- Little Miss Crabby Pants Ruminates On Disclosure – In case you missed it, yesterday Jane Litte revealed that she’s been publishing New Adult romance as author Jen Frederick since May of 2013. The reception on Dear Author was universally positive, but elsewhere in Romancelandia people had some things they wanted explained. Super Wendy has a pretty even-keeled post pointing to inconsistencies she’s uncomfortable with, and Meoskop has a more personal post reflecting on the evolution of Dear Author.
Just as I thought things were simmering down in Romancelandia, news broke today of epic proportions. Jane, of Dear Author fame, “came out” as New Adult author Jen Frederick. I’m not a NA reader, but I know the author by name recognition (job hazard). It also helped that I just had lunch with Rosie (who doesn’t blog anymore because she hates me) this past weekend and she mentioned liking Frederick’s books. So the name had burrowed into my ear just recently.
Reaction to this news has, at the time of this blog posting, mostly been positive. And here Little Miss Crabby Pants sits ruminating. On one hand? Fine. Whatever. On the other?
I’m calling shenanigans.
- Jane Litte/Jen Frederick – Linking to Passive Voice goes against my religion, but this reaction to the Jane/Jen news from an author perspective was illuminating. What a tangle.
Imagine my surprise, then, to realize that Jane is on more than one of these loops with me as Jen Frederick. I find myself…not okay with that. Not because I’m ashamed by anything I’ve said, but because I even have to sit here and worry about it. And I’m feeling even sicker for the authors who thought they were in a place that was safe to share certain things and did so who would NOT have done so had they known Jane was present. Do I believe Jane would or has intentionally retaliated against these authors if they said something negatively about her site, her books, her writing partner, or the EC case or any myriad of things? No. But that doesn’t change the fact that it feels like a violation. And the thing that readers of this post need to realize is that JANE KNOWS THAT. There is no way that a right-minded person would be privy to the posts and information she was privy to who would not realize that they were eavesdropping on a conversation that they weren’t supposed to hear. That they were peeking through someone’s window who wasn’t aware they were watching. Yes, it’s the internet. Yes, maybe we should’ve closed the bedroom door more tightly. Yes, maybe would shouldn’t have left our curtains open. But morally, there is no question in that situation, a right-thinking person knows they should look away. Especially a person as smart as Jane.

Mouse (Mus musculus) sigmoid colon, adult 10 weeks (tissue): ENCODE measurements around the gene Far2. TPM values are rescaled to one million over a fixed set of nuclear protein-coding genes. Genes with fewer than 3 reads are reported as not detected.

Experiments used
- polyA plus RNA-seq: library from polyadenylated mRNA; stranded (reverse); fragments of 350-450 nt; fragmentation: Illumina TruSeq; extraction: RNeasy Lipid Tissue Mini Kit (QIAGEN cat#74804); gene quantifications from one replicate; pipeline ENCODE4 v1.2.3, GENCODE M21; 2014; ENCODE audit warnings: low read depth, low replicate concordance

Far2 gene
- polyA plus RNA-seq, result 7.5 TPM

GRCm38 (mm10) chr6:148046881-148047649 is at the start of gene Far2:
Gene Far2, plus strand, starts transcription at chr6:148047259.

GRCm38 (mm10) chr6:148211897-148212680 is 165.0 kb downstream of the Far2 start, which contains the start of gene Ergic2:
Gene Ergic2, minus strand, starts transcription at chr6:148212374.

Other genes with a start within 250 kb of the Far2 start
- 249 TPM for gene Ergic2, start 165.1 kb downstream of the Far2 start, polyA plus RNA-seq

- Suleikha Sounds Off: If You’ve Read One Of Us, You Haven’t Read Us All – The blog Saris and Stories escaped my notice until yesterday, somehow. It’s a group blog run by South Asian authors and Suleikha has a post up talking about publishing’s frustrating tendency to view token diversity as good enough.
More than a year ago, I published a post on my own blog about how multicultural fiction is not a monolith. “I am not Nalini Singh who is not Brenda Jackson who is not Shelly Ellis who is not Jeannie Lin,” I said. “And just because Nalini and Brenda are superstars doesn’t mean the POC Author Quota has been filled.”